Remember that Darwin and Webcore are open source projects. Submissions to it can come from others outside of Apple. It also is freely available. This isn’t something that Apple is charging for, but rather distributed under their open source agreement. They can’t include something in it that doesn’t comply with that license, and therefore could not come to terms with you to license it under other conditions. Perhaps if you had just asked for attribution and agreed to the terms of Apple’s open source agreement they would have been able to seem a little friendlier. To a lawyer your approach could appear to be attempted blackmail or extortion.
    I am also curious as to whether when you said you contacted Apple again you contacted the person who had originally responded directly, or sent your later attempts at contact to the address you originally used.

  36. bq. I am also curious as to whether when you said you contacted Apple again you contacted the person who had originally responded directly, or sent your later attempts at contact to the address you originally used.
    I do not make a habit of publishing names on my blog, but yes: The person that mailed back to me was the same person I e-mailed, listed as Apple’s Copyright Agent on Apple’s “Claims of Copyright Infringement”:http://www.apple.com/legal/trademark/claimsofcopyright.html page.
    Further Chris: I do not at all enjoy the spin you are attempting on this — This is in no way even remotely related to extortion: If you care to read my original letter to Apple, already printed here, where I *suggest to Apple, that Apple make a suggestion on how a license could be granted.*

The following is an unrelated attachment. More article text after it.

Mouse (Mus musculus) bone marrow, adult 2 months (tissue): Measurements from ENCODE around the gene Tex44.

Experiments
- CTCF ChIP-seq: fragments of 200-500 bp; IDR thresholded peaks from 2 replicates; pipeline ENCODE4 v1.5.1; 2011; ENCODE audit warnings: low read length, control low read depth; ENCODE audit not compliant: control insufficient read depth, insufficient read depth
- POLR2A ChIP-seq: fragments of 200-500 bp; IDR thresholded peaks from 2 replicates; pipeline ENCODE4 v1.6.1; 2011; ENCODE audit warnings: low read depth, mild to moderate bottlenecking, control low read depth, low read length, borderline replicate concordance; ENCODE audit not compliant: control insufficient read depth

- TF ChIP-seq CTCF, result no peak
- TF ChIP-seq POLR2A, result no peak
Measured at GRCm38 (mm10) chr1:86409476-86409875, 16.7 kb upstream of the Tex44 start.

37. Chris Harvey

     /  2005-04-08

    Sorry, I wasn’t trying to imply that you were attempting extortion, or that it was ever your intention to do so. I was commenting about how a lawyer could view it. Lawyers tend to be a suspicious lot and they will take the most negative view possible. So although you didn’t intend any such thing, an Apple lawyer might suspect you did.

  38. Bret Williams

     /  2005-04-08

    Arve, you’re totally in the right. But Apple could not reply in any way when you asked for any source of retribution. Whether it be an “I’m sorry” or a licensing agreement or whatever.
    To enter into any negotiation or discussion with you further about the matter could be evidence of guilt. Putting you in a MUCH better position to file lawsuit and win a monetary award.
    I’m not defending them at all. They most likely found the culprit and fired him. But they can’t even tell you that. It would be admitting guilt. They had no choice but to cease communication with you and remove the code. That in itself is an admisson that they didn’t create the material, but it’s not an admission that YOU created the material. For them to leave it after you claimed it wasn’t theirs would be worse than removing it. But if they say something to you like “sorry, some idiot employee put it there by mistake” they’d now entered into a point of fact, and something you can now dispute. Was it a mistake? Did apple know? Etc.
    It sucks. But they can’t afford to apologize. There is money in it. Just because they don’t sell it doesn’t mean it doesn’t benefit the company. If that tutorial made it easier for developers to create something for apple, it save the developer time and money. It saved Apple Developer Support time and resources. If overall it made life easier for developers to create more for Apple, then Apple benefits. More apple software. More purchases. More market share. Any lawyer that decided to take it on has an easy argument.
    But they probably won’t. I think you’ve done the best thing by voting with your wallet and your word of mouth. The power of the media is a great thing. If it’s that big of an issue others will come out about what they had stolen. An uproar will occur and Apple will have no choice but to settle, change their ways, or suffer the consequences of bad press.